The national budget speech trends in social media for about two days. And during this time much is said. These are often off-the-cuff and obvious opinions. So I don’t participate until I’ve have more time to mull over it all.
To keep South Africa are going for another year has required a very drastic measures. In particular
• The old fiscal drag game is on again. But the extent is far greater. In the 2017 National budget speech where then finance minister, Pravin Gordhan, left about 500,000 taxpayers without a fiscal drag relief. In 2018 now finance minister,Malusi Gigaba has had to dig for further down the PIT table and has left close on 2 million taxpayers without fiscal drag relief.
• VAT will increase to 15% after 24 years with no adjustment.
The above measures indictate let at least something has been done to contain the debt trajectories reported by Gigaba at the disastrous levels reported in the 2017 MTBS.
See figure above.
The track record of SARS over the past two years indicate that there is it is the prospect that SARS will not achieve budget. We will have to wait and see.
But now look forward to next year.
There is just no way that VAT can be increased in 2019. Not with the elections looming. Then add the general consensus has been that VAT hikes will be reserved to fund NHI implementation. So the VAT Silver Bullet is now also spent!
It will always be extremely difficult increase in the personal income tax top marginal rate above 45%. That would create a massive arbitrage between corporate tax rate. Otherwise they would probably have done that already. So one can only presume that fiscal drag will be left to do its dirty work again in 2019. It will not be long before personal income tax accounts for more than 40% of the total revenue stream.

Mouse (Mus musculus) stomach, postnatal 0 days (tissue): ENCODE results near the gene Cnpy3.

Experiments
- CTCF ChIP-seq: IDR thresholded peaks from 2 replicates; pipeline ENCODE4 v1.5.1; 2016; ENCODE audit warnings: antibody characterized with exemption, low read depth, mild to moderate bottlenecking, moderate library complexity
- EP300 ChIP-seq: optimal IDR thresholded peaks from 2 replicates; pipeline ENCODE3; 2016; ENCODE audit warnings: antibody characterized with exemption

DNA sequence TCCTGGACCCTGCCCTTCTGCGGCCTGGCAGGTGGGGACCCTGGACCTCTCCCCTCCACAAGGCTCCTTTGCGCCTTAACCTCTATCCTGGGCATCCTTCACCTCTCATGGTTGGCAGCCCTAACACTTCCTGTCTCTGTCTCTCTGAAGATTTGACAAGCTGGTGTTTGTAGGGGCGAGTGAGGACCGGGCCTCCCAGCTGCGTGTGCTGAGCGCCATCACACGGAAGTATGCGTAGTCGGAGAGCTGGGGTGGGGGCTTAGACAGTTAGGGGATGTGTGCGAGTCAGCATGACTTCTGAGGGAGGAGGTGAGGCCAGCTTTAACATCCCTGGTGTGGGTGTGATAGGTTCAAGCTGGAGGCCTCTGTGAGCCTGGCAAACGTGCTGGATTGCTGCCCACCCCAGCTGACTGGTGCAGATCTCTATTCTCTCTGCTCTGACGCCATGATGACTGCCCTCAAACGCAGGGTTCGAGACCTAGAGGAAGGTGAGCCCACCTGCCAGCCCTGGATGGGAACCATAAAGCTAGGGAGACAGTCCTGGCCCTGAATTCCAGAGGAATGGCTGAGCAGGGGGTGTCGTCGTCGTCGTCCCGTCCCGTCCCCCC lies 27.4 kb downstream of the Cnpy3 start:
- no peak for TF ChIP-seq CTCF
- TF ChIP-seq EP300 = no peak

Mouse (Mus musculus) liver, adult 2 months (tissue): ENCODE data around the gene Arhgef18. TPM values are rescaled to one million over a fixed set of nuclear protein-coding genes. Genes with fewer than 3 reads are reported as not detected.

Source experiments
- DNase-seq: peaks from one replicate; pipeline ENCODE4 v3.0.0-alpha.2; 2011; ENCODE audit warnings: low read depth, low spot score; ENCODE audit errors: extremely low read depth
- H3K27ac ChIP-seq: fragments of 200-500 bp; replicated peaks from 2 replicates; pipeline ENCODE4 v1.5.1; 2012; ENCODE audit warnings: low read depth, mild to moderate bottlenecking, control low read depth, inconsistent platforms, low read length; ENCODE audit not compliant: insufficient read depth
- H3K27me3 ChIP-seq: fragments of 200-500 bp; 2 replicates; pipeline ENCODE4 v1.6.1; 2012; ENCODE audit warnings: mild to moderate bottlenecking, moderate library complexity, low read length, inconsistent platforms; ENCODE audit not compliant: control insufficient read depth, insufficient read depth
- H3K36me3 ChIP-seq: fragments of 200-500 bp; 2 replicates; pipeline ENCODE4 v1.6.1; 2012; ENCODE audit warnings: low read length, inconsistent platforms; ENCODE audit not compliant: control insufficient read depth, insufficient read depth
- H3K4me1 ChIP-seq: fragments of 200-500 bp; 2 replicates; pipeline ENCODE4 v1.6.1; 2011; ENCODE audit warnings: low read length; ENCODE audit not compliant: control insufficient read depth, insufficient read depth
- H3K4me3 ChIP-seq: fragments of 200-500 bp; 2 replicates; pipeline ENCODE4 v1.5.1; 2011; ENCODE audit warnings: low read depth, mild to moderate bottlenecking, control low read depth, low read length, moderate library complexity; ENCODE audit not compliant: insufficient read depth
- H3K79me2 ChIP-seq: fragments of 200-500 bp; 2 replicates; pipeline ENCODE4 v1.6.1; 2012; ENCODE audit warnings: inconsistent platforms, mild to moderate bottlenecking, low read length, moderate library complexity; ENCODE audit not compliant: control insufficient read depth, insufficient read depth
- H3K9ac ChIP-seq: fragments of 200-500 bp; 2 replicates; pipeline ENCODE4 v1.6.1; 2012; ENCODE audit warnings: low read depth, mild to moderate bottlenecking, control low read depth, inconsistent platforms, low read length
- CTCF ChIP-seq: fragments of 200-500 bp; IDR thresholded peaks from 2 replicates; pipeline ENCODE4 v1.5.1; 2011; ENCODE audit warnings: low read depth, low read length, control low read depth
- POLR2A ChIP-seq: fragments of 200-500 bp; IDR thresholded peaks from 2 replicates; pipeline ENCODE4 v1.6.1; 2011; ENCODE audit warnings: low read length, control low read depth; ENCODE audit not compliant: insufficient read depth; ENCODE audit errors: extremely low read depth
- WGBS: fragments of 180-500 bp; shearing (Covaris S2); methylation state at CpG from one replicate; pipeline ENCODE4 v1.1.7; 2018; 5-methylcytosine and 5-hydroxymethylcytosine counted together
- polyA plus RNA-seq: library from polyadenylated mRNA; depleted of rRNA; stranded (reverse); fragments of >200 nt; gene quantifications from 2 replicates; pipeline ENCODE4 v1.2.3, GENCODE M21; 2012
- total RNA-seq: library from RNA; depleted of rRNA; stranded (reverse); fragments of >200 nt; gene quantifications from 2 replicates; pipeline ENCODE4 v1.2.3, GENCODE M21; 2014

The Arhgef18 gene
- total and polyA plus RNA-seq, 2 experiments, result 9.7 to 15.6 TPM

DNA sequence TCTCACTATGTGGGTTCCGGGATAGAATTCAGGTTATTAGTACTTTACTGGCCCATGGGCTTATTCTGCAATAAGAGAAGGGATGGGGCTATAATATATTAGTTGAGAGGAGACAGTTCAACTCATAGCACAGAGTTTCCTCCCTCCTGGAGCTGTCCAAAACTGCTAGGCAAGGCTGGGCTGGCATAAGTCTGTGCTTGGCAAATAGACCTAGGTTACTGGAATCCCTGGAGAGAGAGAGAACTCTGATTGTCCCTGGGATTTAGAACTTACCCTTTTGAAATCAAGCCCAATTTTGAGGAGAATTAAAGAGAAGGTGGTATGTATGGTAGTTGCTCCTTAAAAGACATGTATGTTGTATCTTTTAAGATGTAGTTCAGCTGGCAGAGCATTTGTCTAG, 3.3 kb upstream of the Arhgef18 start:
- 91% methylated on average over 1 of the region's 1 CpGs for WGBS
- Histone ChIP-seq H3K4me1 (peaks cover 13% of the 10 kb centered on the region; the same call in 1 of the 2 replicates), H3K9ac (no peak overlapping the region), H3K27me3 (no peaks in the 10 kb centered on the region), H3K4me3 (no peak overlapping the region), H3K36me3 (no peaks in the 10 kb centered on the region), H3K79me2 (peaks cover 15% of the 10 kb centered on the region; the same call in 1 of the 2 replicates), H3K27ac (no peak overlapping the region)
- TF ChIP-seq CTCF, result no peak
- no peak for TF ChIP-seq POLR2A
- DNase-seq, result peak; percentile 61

Finance minister, Malusi Gigaba has announced that carbon emissions tax ‘CET’ will be implemented from 1 January 2019. Depending on how it is implemented CET could raise as much as the 1% VAT increase of R22 billion.
The Davis tax committee has expressed its reservations with regard to CET implementation. Even if SA has subscribed to the Paris Accord, one cannot accurately predict what effect CET may have on South Africa’s ailing economy. So CET is not the universal panacea that South Africa is looking for. CET is more akin to another desperate measure.
Circumstances of recent weeks have been such that there was probably not enough time to bring the 2018 national budget speech in line with the hopes conveyed in President Ramaphosa’s SONA address. It’s just crazy to be singing Hugh Masekela on Friday night and then too stiff the poor with a VAT increase the following Wednesday.
Too be kind we must view of the 2018 national budget speech as a ‘ holding budget.’
There is much work to be done before the medium term budget policy statement in October 2018. Hopefully other ideas will be on the table by then.